Our results suggesting little evidence for associations between reproductive and related exposure categories and meningioma are similar to those recently reported by Hatch and colleagues from a hospital-based case-control study of women consisting of 151 meningioma cases and 436 frequency-matched controls. In this study, the point estimates of the odds ratios between meningioma and current or past use of OC were somewhat higher than those from the Nurses' Health Study cohort but the associations were not statistically significant in either study. We did not find significant evidence of increased risk of meningioma in women who are past and current hormone replacement therapy users as reported by Jhawar and colleagues. We believe our ascertainment and pathological confirmation of meningioma for all cases and structured interview including visual prompts to ascertain hormone therapy exposure provide reliable data on disease and exposure history. However, interpretation of these results is difficult due to small numbers, unstable estimates, and inconsistencies with prior works.
This study cannot rule out a modest association between the risk of meningioma and body mass index as this finding is similar in both our study and that of Jhawar and colleagues. However, both height and weight were self-reported during the interview and may be subject to reporting error. Our body mass index categories are consistent with those typically applied to the U.S. population[21, 25, 26]. Although Jhawar and colleagues used BMI categories consistent with the World Health Organization categories, which have lower cut-off values for overweight and obese groups, in both studies the same magnitude of increasing risk of meningioma was observed with increasing BMI.
This study has limitations. Chiefly, while disease status was confirmed, all exposures are self-reported, and we did not attempt to validate these exposures using medical or pharmacy records. Point estimates for several exposure categories suggest either elevated or reduced risk of meningioma, but the available sample sizes were not sufficient for specific combinations of exposures to suggest a coherent pattern of association. Furthermore, due to incomplete responses for oral contraceptive preparations we were unable to assess whether there is a different risk of meningioma resulting from opposed versus unopposed estrogen preparations. Analysis of all oral contraceptive preparations together could obscure an association between specific hormone preparations.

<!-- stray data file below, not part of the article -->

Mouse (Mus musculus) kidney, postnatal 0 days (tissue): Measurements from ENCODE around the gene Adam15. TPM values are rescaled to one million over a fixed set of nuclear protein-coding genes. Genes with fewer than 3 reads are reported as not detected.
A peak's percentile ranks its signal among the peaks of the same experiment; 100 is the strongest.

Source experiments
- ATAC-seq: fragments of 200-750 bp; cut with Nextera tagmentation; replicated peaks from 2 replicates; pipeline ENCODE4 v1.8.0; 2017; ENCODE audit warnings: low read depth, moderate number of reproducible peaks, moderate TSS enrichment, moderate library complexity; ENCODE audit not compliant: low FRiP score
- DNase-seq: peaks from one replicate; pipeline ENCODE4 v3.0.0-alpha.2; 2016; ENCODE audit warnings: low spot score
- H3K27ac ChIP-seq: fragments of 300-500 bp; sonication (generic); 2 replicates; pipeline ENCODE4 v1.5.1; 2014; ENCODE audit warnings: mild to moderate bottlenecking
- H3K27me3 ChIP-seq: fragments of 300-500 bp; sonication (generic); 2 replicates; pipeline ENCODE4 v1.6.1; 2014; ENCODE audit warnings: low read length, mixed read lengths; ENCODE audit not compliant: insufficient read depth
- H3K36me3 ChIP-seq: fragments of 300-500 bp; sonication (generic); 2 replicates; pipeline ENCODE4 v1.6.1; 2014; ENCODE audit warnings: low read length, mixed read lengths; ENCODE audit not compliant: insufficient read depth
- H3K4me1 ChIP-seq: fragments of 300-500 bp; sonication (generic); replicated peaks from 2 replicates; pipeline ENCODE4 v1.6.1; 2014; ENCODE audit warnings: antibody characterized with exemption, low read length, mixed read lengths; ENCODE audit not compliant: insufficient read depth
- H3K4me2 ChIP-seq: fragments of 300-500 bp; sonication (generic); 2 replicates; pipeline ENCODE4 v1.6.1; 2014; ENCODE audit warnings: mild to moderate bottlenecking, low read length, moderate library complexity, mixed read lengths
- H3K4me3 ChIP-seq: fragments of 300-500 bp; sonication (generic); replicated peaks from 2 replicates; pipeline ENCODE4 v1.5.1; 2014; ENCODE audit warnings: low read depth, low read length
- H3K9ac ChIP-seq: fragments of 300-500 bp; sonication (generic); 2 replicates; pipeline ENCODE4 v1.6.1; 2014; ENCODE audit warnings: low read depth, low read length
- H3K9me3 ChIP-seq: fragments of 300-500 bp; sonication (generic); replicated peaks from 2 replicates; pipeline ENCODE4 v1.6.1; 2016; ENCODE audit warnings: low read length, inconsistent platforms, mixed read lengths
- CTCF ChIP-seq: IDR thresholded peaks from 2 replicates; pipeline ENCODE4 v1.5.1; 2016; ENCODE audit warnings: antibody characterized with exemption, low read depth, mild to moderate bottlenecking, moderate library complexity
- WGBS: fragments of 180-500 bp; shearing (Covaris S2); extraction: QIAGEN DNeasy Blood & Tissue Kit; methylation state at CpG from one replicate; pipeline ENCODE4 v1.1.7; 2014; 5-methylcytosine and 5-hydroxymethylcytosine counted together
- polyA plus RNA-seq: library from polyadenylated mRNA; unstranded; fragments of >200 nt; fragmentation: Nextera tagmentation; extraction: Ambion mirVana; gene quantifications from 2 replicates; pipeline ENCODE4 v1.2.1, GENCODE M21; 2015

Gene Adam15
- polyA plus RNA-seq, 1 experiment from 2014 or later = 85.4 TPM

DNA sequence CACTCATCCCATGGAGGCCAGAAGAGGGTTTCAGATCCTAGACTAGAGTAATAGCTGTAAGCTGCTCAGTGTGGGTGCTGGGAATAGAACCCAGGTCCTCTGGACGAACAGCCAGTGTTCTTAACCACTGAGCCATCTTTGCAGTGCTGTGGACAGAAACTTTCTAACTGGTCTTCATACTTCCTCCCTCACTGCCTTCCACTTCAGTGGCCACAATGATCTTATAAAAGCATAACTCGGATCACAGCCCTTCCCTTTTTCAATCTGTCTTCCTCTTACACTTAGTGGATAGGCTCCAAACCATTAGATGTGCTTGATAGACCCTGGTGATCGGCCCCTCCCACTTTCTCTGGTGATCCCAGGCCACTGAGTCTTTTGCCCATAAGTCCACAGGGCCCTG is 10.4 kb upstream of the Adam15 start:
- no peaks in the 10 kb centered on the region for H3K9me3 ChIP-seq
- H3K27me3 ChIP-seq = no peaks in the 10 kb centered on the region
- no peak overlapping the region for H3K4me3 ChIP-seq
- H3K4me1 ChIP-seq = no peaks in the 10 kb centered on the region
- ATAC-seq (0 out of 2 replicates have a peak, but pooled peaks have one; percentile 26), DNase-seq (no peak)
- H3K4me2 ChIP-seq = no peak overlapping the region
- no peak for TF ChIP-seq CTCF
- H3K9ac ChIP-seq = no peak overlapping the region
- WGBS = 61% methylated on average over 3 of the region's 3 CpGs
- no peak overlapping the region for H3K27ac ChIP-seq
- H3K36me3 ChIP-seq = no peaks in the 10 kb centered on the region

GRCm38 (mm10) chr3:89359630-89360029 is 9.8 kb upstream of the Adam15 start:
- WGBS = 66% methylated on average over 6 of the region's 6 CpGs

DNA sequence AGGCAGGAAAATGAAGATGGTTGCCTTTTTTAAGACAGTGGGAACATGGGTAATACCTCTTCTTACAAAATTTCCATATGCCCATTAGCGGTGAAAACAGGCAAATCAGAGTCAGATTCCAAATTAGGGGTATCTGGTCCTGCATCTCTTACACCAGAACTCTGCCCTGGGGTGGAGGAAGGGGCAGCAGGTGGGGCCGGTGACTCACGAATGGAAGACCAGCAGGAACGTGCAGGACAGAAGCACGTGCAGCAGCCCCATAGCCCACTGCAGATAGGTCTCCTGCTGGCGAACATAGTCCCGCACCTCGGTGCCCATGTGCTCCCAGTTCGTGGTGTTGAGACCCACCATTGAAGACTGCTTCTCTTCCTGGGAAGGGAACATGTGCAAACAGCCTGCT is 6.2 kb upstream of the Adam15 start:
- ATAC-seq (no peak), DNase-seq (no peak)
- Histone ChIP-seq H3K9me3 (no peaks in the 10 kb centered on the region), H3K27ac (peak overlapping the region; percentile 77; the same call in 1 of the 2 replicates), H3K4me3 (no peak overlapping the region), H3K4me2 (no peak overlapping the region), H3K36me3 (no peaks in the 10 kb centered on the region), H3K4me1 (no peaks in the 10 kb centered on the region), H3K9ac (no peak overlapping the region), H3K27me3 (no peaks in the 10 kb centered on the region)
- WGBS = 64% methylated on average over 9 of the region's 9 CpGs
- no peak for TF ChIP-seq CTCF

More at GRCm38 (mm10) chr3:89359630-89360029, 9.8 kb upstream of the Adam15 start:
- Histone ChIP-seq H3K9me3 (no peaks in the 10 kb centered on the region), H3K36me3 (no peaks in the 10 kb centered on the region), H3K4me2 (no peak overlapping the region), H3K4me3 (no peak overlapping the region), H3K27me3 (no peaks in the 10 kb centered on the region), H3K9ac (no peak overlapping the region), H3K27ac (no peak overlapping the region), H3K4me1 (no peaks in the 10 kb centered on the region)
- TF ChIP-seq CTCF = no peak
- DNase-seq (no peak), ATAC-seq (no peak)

One potential limitation is related to the recruitment of controls. Random digit dialing was used to identify controls. In persons 65 years or older, random digit dialing was observed to be inefficient, so Medicare eligibility lists were used to identify controls. In each case our participation proportion was over 50% of the eligible controls. These participation proportions are consistent with those reported for other epidemiologic studies. However, we cannot rule out that selection bias could play a role in our generally non-significant conditional logistic regression findings.
Another limitation is the potential for differential recall based on the elapsed time from reference date to the interview. However, we believe the potential for differential recall is more apt to be related to the nature of the reference date as opposed to time between the reference date and the interview date. For cases the reference date is the date of surgical resection of the meningioma, whereas for controls it is the date of surgery for the matched case, which is unlikely to have inherent meaning for the controls. To limit differential recall participants were asked to focus on specific time periods of interest beginning with exposure that would have been years before the reference date. The trained interviewers used memory priming techniques to facilitate recall of events before initiation of the interviews. For sex hormone and reproductive history, both current and remote exposure histories were assessed.